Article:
Qantas sees huge loss as preparations begin for international restart
Qantas has posted an AUS$2.6 billion (£1.2 billion) full-year loss for 2021 as a result of the Covid-19 crisis.
However, the airline said it has started financial 2022 in a “fundamentally better position” to deal with uncertainty and manage its recovery.
In total, the Australian flag-carrier said it lost AUS$16 billion (£8.4 billion) in revenue in the wake of the pandemic.
This follows a year of minimal international travel and multiple waves of domestic border restrictions, both of which continue to hit demand.
Underlying EBITDA was AUS$410 million (£216 million), in line with guidance provided in May.
Periods of open domestic borders in the second half of the year saw significant cash generation by Qantas and Jetstar, which helped the group to reduce net debt from AUS$6.4 billion (£3.4 billion) in February down to AUS$5.9 billion (£3.1 billion) by the end of June.
Throughout the year, cash flow was underpinned by continued strong performance by Qantas Loyalty and significantly higher international yields for Qantas Freight.
Qantas Group chief executive, Alan Joyce, said: “This loss shows the impact that a full year of closed international borders and more than 330 days of domestic travel restrictions had on the national carrier.
“The trading conditions have frankly been diabolical.
“It comes on top of the significant loss we reported last year and the travel restrictions we’ve seen in the past few months.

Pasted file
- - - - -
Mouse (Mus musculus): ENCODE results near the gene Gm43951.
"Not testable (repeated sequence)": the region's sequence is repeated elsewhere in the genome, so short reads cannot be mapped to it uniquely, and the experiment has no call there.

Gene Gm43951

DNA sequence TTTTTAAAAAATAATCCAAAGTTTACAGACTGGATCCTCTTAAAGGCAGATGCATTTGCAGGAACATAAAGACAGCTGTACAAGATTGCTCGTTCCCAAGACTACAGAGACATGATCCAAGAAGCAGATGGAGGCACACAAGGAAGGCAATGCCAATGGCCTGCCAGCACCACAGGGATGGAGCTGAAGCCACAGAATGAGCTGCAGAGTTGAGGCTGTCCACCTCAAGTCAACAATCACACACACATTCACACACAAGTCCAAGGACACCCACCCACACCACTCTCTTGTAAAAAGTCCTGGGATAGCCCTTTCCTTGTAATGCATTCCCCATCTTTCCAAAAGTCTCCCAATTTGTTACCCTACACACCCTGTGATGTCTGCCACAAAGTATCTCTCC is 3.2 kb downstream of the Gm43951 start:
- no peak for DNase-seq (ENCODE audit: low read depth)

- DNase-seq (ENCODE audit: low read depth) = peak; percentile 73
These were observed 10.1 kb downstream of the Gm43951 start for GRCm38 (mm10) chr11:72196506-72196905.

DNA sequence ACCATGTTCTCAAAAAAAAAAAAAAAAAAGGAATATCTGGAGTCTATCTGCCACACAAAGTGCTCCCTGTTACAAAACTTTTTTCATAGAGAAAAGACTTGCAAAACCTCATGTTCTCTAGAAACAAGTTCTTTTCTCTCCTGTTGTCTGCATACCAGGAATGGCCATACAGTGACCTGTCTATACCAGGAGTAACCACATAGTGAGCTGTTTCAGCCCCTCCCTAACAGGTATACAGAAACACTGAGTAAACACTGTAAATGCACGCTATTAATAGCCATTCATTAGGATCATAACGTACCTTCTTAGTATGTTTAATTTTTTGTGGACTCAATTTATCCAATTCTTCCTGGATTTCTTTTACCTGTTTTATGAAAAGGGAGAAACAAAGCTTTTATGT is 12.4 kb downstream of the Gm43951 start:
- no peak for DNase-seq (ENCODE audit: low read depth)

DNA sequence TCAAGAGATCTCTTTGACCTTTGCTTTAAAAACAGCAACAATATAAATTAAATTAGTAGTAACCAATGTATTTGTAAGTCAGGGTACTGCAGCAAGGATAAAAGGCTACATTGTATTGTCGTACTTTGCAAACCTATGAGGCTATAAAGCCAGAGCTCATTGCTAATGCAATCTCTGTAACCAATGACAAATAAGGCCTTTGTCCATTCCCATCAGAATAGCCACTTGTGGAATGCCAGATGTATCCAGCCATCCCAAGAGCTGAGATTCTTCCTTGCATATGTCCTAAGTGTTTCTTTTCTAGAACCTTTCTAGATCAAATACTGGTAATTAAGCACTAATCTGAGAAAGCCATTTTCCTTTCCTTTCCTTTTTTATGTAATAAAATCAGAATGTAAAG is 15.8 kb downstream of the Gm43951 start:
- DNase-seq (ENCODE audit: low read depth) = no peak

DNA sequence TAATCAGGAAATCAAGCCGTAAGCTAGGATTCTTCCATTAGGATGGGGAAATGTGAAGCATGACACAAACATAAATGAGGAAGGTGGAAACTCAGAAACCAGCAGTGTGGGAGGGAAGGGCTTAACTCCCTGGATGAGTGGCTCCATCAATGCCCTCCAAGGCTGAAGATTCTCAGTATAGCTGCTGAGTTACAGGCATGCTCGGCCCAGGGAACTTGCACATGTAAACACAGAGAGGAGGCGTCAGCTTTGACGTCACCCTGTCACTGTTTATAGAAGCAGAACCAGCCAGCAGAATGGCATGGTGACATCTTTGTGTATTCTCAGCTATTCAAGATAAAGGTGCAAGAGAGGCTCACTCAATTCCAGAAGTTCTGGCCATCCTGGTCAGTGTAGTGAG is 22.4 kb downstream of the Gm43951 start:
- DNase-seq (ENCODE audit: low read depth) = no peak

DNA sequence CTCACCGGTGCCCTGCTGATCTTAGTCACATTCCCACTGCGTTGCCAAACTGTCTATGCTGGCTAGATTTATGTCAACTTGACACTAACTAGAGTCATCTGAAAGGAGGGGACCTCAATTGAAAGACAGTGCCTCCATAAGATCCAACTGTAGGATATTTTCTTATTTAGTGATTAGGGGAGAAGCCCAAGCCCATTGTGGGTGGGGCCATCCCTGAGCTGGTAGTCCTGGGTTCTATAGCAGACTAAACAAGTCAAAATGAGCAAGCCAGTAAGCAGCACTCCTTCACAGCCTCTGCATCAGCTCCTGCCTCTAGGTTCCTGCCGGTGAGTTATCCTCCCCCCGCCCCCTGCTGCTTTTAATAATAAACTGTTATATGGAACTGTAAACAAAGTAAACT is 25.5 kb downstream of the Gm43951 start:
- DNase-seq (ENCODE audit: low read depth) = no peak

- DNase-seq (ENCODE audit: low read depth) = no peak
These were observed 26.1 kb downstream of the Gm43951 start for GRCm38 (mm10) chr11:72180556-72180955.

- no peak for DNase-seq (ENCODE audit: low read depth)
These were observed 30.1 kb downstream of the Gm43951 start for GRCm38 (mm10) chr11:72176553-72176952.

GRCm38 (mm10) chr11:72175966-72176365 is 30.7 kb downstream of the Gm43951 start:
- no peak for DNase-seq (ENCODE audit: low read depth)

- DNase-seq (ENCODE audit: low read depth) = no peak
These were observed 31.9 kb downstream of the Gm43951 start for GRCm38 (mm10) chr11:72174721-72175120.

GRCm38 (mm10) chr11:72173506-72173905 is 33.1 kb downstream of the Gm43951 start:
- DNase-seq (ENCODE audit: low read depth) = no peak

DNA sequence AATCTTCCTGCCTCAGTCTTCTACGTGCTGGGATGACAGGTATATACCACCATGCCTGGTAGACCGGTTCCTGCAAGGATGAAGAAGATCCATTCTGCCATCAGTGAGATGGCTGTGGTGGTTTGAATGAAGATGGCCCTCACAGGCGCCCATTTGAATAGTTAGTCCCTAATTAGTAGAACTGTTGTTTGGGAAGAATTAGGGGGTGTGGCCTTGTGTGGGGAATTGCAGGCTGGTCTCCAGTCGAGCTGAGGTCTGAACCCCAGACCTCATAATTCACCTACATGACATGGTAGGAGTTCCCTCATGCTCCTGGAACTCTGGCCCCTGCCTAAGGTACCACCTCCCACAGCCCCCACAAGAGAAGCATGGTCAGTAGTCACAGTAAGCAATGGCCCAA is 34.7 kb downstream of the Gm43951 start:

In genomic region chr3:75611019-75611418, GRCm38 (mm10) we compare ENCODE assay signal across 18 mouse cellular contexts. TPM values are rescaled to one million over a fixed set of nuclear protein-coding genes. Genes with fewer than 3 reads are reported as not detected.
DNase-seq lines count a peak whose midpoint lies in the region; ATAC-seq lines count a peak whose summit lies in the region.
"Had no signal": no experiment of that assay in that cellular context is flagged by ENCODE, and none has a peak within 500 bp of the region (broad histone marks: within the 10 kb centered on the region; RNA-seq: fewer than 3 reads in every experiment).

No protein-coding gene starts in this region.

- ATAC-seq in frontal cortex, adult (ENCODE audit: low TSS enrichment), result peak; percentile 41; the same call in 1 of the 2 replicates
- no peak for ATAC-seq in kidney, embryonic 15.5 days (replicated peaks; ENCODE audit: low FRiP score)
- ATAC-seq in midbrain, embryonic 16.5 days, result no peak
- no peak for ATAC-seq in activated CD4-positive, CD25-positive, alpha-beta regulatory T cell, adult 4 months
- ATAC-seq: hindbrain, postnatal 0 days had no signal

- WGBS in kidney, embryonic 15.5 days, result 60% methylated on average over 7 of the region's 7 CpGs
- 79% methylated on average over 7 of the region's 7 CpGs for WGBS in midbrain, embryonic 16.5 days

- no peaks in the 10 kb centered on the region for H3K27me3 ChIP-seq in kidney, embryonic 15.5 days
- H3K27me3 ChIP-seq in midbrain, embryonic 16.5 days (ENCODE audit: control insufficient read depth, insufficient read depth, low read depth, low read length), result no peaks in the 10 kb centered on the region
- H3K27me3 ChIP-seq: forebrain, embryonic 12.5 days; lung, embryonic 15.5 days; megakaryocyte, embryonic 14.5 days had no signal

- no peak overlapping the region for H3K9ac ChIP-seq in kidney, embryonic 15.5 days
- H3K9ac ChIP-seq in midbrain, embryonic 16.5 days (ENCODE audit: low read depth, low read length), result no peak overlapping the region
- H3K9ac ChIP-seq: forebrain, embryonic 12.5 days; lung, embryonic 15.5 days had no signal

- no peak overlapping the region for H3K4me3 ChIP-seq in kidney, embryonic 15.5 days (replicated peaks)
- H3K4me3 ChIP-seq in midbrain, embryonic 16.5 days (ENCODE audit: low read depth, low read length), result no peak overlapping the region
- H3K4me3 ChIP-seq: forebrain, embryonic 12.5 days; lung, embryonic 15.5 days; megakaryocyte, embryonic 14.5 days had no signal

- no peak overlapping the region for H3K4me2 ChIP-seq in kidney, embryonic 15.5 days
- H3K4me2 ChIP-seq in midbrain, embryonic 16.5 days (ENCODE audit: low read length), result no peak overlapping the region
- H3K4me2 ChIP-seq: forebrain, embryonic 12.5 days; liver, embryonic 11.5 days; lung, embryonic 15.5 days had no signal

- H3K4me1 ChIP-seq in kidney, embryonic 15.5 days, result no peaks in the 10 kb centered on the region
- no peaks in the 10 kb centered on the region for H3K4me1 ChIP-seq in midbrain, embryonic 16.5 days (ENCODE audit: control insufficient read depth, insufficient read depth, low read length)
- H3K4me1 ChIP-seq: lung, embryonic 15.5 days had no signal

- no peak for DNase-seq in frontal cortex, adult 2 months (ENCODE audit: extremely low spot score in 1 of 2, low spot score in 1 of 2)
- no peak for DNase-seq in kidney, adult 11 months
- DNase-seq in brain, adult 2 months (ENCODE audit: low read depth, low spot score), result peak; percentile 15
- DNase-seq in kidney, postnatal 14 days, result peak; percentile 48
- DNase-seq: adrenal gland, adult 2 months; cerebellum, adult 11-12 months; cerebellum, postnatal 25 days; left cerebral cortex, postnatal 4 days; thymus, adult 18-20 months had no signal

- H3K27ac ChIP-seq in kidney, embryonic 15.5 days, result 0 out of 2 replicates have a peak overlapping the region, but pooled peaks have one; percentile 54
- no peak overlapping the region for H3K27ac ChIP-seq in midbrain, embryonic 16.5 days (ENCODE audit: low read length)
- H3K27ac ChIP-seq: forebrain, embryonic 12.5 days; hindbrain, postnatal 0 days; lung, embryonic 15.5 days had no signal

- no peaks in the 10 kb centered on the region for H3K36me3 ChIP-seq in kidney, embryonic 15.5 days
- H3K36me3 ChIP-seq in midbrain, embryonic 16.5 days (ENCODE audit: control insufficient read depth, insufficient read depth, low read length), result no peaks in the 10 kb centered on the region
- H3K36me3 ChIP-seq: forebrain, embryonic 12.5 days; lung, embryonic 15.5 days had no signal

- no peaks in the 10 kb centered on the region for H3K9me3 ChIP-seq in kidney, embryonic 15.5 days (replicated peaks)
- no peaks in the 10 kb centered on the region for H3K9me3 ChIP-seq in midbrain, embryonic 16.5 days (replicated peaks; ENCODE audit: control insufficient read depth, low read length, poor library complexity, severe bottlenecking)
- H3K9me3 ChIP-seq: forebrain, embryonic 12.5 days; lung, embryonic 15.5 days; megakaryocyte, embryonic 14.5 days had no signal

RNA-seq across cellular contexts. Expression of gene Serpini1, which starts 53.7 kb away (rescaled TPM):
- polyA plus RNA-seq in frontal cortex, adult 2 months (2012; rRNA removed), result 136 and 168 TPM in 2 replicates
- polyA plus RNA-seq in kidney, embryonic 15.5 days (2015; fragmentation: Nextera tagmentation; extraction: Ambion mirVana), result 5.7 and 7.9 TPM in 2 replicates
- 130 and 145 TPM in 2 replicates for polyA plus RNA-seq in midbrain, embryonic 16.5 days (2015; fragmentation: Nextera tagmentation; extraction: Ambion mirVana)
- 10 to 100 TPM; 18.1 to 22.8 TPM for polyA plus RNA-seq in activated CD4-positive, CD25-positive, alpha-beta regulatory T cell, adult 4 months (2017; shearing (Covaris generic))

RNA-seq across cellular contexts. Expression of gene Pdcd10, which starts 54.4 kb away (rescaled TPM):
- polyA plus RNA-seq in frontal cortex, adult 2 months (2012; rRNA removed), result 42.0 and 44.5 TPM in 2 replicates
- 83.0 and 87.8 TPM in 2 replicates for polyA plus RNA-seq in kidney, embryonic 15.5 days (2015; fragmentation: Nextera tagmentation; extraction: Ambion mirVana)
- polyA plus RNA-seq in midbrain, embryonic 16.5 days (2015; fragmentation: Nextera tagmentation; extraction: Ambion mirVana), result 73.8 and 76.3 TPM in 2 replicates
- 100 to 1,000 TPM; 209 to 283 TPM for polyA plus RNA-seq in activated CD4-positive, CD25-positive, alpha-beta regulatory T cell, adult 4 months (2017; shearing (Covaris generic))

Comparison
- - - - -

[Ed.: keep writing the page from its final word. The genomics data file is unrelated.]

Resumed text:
“By the end of this calendar year, it’s likely Covid-19 will cost us more than AUS$20 billion (£10.5 billion) in revenue.”
He added: “Things remain tough, especially for thousands of our people waiting to return to their jobs when borders open and hopefully stay open.
“Our focus is getting them back to work as soon as possible, which is why we were ramping up our flying and adding new destinations before the most recent lockdowns.
“Despite the uncertainty that’s still in front of us, we’re in a far better position to manage it than this time last year.
“We’re able to move quickly when borders open and close.
“We’re a leaner and more efficient organisation.”
Also today, the airline has provided more detail on preparations for restarting international flights, with plans linked to the Covid-19 vaccine rollout in Australia and key overseas markets.
On current projections, Australia is expected to reach the ‘Phase C’ vaccination threshold of 80 per cent in December, which would trigger the gradual reopening of international borders.
Similarly, key markets like the UK, North America and parts of Asia have high and increasing levels of vaccination.
This creates a range of potential travel options that Qantas and Jetstar are now preparing for.
From mid-December, flights would start from Australia to Covid-safe destinations, which are likely to include Singapore, the United States, Japan, United Kingdom and Canada.
Flights between Australia and New Zealand will be on sale for travel from mid-December on the assumption some or all parts of the two-way bubble will restart.
Flights to destinations that still have low vaccine rates and high levels of Covid-19 infection will now be pushed back from December until April next year, including Bali, Jakarta, Manila, Bangkok, Phuket, Ho Chi Minh City and Johannesburg.
Levels of travel demand – and therefore, capacity levels – will hinge largely on government decisions on alternative requirements to mandatory hotel isolation for fully vaccinated travellers, Qantas said.
Five A380s will return to service ahead of schedule.
These would fly between Sydney and LA from July, and between Sydney and London (via Singapore) from November next year.